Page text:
#SameOrDifferent: Investing vs Collecting

Wednesday, March 4, 2020

This is our series: Same or Different. Something we all know from comparing Summer to Winter.

Investing or Collecting? You can spend your money just once, dont you? Well, correct in general. But never in history both topics were closer to each other than currently -- in times of negative or close to zero returns on "risk free" investments.

Back then, when you earned 4% pa. on a risk free investment like AAA-rated bonds, your loss on a collection of tangible, non-interest bearing assets, was exactly this opportunity cost of 4% each year -- given you did not have any other changes in value, which are ex-ante simply unknown, of course. Fine.

Now, today the situation is slightly different. Let us have a look at the rates for 2y bonds in different countries, as I am writing:

Canada: +0.892%
Germany: -0.842%
Japan: -0.27%
Switzerland: -0.944%
UK: +0.203%
US: +0.637%
Now, why choosing 2y bonds and not 10y bond rates? The reason is easy: the downside price risk is extreme in my opinion when buying 10y bonds at the current rates and thus current bond price levels. The simple fact, that rates were lowered steadily over the last years, created immense price gains, which will diminish again when rates go up again. And especially in Europe and Japan I cannot see a lot of room to maneuver for the central banks to push rates even further down, to keep this price gains coming in future. What does that mean: In bonds we have an very asymmetric market without realistic upside but with a boatload of downside -- not exactly what I like. Also, I think 2y bonds reflect the liquidity of a collection pretty well.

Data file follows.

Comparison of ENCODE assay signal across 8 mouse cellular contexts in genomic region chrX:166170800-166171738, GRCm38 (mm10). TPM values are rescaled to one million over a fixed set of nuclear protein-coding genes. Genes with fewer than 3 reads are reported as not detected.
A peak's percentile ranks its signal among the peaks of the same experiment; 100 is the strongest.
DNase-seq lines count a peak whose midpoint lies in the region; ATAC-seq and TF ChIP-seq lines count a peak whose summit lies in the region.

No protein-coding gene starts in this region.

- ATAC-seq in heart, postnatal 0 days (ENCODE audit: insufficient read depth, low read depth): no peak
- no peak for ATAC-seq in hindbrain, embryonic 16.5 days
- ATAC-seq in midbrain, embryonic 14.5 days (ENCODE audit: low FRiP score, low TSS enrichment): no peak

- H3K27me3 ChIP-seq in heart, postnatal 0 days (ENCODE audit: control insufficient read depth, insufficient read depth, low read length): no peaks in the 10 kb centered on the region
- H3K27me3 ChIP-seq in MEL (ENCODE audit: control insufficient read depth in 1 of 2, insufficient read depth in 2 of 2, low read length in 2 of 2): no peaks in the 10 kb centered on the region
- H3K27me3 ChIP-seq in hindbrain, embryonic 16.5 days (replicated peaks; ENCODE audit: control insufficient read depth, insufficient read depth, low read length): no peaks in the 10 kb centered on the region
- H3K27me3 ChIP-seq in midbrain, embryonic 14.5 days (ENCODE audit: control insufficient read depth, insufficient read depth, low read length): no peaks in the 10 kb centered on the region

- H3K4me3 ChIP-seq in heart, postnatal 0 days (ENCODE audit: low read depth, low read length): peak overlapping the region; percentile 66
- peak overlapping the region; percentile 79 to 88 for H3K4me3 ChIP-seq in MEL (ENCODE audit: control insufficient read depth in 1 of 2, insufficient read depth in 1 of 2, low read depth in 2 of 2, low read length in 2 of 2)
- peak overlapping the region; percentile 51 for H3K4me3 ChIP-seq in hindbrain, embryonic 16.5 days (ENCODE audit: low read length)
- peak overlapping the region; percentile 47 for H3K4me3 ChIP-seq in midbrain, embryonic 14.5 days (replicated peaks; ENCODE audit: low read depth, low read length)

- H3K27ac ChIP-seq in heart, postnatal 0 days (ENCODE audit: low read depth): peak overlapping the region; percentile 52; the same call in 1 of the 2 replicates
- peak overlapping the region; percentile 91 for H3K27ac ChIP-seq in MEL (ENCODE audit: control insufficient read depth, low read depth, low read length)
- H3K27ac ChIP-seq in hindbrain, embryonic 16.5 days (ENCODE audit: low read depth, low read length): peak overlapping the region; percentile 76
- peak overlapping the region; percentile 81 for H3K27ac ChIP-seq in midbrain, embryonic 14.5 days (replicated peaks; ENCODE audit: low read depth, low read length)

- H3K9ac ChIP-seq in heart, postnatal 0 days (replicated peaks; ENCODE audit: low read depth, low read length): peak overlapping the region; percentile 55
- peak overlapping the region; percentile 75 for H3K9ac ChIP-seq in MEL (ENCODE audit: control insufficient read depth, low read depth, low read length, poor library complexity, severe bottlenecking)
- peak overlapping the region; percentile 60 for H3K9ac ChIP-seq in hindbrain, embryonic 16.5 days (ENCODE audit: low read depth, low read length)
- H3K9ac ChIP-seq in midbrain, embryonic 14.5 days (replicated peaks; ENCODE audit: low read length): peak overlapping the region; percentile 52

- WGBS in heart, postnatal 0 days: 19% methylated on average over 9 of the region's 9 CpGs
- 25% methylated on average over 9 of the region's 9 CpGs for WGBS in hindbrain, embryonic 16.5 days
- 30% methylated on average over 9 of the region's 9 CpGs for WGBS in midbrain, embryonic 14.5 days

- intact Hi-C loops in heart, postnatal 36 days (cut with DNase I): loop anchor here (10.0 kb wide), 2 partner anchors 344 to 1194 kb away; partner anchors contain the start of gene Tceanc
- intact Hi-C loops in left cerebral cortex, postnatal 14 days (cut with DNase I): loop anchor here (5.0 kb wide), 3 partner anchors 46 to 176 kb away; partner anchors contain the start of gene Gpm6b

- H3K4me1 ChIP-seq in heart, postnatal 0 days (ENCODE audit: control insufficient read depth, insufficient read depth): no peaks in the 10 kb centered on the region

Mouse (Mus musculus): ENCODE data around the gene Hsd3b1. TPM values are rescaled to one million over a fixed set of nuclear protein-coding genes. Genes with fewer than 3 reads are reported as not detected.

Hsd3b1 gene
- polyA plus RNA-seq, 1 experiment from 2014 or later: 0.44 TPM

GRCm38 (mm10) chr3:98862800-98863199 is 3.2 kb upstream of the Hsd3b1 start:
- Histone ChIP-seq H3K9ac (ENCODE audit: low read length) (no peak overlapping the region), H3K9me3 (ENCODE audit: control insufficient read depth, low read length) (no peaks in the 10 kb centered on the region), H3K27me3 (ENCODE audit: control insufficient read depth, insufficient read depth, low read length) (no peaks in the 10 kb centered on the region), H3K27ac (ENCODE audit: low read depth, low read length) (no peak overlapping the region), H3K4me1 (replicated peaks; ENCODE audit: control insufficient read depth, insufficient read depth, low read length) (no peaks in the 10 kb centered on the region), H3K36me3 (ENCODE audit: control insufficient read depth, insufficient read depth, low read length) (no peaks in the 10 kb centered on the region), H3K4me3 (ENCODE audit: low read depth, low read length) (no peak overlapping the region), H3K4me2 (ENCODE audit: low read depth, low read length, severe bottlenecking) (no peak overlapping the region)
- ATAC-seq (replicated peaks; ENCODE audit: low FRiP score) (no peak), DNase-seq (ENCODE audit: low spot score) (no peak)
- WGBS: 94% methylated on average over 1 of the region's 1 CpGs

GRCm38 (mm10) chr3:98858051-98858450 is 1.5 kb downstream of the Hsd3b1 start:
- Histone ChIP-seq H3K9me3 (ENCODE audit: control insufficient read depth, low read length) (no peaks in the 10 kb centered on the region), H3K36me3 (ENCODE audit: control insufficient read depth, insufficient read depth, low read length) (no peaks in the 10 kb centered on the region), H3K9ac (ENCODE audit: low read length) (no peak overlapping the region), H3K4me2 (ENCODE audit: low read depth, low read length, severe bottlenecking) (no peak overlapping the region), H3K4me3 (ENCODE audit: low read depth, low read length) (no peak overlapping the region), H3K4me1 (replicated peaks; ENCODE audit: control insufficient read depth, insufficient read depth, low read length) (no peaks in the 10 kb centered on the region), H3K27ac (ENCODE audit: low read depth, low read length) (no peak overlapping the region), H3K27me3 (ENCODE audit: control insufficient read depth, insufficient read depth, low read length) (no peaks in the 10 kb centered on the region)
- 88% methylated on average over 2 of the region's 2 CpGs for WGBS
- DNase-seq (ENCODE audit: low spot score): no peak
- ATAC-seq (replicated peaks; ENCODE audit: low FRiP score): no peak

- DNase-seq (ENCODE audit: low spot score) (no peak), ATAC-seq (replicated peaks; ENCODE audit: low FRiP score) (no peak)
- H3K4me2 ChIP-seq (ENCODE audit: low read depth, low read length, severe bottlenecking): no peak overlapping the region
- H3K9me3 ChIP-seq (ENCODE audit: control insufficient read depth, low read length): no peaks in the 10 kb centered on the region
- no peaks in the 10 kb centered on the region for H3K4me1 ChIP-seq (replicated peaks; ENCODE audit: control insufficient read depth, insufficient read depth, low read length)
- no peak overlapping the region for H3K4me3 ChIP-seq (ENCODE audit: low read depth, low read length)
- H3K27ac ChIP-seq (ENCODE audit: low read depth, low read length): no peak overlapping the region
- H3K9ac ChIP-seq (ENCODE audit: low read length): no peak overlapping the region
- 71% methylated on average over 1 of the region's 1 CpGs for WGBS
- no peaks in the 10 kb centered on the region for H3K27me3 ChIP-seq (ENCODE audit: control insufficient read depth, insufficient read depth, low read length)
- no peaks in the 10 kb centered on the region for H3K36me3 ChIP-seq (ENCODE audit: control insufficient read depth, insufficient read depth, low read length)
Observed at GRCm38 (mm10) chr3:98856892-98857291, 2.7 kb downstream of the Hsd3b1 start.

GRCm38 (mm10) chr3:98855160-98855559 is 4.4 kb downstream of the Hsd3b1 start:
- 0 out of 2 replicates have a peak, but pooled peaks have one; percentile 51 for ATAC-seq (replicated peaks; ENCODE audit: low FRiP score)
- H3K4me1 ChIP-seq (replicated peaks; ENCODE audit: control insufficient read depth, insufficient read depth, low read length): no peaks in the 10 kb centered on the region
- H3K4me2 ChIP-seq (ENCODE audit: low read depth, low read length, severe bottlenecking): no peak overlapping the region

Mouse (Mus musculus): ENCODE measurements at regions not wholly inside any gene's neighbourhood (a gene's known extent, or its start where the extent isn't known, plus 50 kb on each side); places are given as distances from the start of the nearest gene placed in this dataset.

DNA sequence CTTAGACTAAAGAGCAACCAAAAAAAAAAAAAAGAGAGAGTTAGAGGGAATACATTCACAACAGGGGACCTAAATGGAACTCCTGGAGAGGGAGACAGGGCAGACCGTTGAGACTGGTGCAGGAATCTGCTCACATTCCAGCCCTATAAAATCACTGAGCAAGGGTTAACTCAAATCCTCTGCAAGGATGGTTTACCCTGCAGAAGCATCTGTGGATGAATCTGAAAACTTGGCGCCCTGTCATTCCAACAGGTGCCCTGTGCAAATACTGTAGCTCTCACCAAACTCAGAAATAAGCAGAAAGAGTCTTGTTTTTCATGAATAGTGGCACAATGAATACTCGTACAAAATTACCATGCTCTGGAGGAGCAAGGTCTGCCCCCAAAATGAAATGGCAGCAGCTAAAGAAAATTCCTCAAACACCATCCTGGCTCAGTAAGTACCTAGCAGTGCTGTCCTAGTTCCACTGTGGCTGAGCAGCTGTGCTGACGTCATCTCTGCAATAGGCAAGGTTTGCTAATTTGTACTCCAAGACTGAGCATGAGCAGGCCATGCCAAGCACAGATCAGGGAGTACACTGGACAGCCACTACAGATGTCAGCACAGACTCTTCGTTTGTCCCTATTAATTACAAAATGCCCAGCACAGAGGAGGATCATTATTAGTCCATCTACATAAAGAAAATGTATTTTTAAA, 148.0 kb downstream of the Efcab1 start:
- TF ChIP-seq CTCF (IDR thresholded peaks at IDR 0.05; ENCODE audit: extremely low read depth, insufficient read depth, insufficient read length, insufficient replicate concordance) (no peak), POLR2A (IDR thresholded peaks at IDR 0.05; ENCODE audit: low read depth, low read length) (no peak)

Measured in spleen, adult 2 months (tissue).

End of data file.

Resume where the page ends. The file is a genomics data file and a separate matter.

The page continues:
OK, back to our topic: Now, given these low or negative rates, we see either just very low opportunity costs for creating and holding a collection of tangible assets, or we even have a gain from doing so -- especially in Japan, Europe, where rates are straight negative with persistence --, assuming no price variation.

And one more point to add: a collection of tangible assets usually has no counterparty risk. This point might be irrelevant, especially in the moment when all looks bright and well and one is acting as the guarantor for the other and the other is guaranteeing the ones performance, sure. But we have seen in 2008 how fast the stress in a fragile system can increase.

Clear, all that is nothing new and everybody knew before reading these lines. Sure. But either it is not true or people act different -- this is told by bond prices and only marginal raised prices for many tangible assets. These tangible assets with prices lagging the majority of asset prices, are what gives you joy and upside potential -- today and tomorrow. Plus Ultra.

See the other parts in this series here: #SameOrDifferent